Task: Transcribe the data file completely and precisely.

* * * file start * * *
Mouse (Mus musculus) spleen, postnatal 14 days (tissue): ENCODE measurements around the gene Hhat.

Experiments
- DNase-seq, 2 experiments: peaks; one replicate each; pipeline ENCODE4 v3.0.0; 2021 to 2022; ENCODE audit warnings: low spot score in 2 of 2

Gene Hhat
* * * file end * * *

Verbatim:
Mouse (Mus musculus) spleen, postnatal 14 days (tissue): ENCODE measurements around the gene Hhat.

Experiments
- DNase-seq, 2 experiments: peaks; one replicate each; pipeline ENCODE4 v3.0.0; 2021 to 2022; ENCODE audit warnings: low spot score in 2 of 2

Gene Hhat